December was wearing on and it was getting closer and closer to Christmas. I was going through the motions of a “normal” life. Get up in the morning, eat my breakfast of toast and eggs or a bowl of cereal with milk. I might or might not have some OJ but it was never fresh squeezed. I liked fruit. I always have but I rarely had it in the house. It would have probably just rotted since I had little appetite. My work day started early at 7 am. I was expected to be at my station ready to start. I got two breaks—one in the morning and one in the afternoon—plus a half hour for lunch. I might take an egg sandwich or maybe peanut butter and jelly. There were snack machines so the sandwich could have a side of a bag of chips. At 3:30, the whistle blew and I was off work for another day.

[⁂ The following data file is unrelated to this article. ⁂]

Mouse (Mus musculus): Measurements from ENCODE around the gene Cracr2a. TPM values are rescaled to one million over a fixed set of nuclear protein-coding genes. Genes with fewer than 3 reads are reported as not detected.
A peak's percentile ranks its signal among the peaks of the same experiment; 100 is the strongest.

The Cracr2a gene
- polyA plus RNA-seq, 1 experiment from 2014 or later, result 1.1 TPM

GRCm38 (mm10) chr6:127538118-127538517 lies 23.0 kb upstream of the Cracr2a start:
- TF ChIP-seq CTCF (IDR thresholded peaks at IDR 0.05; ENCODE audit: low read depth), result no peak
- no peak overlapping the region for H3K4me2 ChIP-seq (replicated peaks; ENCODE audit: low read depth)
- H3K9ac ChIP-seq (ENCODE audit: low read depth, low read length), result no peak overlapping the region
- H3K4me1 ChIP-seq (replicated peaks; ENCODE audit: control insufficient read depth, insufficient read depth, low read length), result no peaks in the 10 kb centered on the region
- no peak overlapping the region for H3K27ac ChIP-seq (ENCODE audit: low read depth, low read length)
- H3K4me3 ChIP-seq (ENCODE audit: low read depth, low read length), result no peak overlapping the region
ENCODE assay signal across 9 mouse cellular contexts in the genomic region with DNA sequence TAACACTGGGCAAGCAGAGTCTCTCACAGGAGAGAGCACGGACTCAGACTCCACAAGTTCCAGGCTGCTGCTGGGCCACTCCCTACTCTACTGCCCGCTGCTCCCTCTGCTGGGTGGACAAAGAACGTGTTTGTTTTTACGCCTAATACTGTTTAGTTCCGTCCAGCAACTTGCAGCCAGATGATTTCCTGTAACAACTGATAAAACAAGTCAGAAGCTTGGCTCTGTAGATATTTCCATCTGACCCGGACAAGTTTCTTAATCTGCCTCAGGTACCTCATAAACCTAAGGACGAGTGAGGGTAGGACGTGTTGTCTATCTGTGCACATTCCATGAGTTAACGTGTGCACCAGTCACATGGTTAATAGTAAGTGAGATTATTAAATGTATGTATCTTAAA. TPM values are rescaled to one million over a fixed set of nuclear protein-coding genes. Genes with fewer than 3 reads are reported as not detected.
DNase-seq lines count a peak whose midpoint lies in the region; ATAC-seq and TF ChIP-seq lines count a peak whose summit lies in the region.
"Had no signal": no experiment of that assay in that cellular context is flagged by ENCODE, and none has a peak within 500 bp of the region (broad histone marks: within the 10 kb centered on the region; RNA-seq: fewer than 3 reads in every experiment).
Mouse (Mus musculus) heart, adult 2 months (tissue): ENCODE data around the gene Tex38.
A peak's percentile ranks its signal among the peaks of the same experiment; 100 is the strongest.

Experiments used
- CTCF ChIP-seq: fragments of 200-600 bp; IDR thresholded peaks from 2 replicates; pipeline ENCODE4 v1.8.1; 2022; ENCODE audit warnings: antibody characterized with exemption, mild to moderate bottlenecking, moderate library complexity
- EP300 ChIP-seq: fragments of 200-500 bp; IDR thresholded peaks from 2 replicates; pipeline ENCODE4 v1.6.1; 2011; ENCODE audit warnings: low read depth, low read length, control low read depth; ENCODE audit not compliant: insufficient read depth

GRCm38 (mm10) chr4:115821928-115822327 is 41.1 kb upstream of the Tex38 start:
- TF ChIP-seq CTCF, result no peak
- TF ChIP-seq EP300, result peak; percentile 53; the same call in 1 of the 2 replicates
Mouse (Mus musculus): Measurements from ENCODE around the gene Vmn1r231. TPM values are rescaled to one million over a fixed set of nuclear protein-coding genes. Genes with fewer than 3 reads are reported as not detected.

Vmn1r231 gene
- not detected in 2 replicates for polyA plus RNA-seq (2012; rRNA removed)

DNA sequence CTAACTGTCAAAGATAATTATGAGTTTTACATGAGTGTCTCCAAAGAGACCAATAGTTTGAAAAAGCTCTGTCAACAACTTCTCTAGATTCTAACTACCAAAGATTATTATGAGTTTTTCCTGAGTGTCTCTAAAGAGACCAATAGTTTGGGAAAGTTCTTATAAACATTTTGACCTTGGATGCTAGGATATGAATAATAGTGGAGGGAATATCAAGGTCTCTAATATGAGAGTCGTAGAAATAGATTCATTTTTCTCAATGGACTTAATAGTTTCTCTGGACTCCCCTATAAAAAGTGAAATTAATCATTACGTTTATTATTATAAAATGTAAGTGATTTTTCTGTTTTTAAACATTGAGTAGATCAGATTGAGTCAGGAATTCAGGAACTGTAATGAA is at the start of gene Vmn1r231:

Then it was home to an empty apartment or to my friends’ place out in the country. More often than not, it was the latter. When I’d get home, I’d go to bed and I usually slept well. I’d learned early on as a child not to be nervous when there were unexplainable noises. That stood me in good stead during the months I was alone.
The communication between my DH and me was getting less and less frequent. Then one night there was a call. He and his boyhood friend were stuck in Utah. It was so cold the ancient BMW had frozen up and wouldn’t run. They were going to have to wait for warmer weather. I started praying in earnest.
The days crawled by with mind-numbing slowness. The mind-numbing was literal and increased as the frustration grew. There was no Weather Channel or World Wide Web so the forecasts for Utah were hard to come by.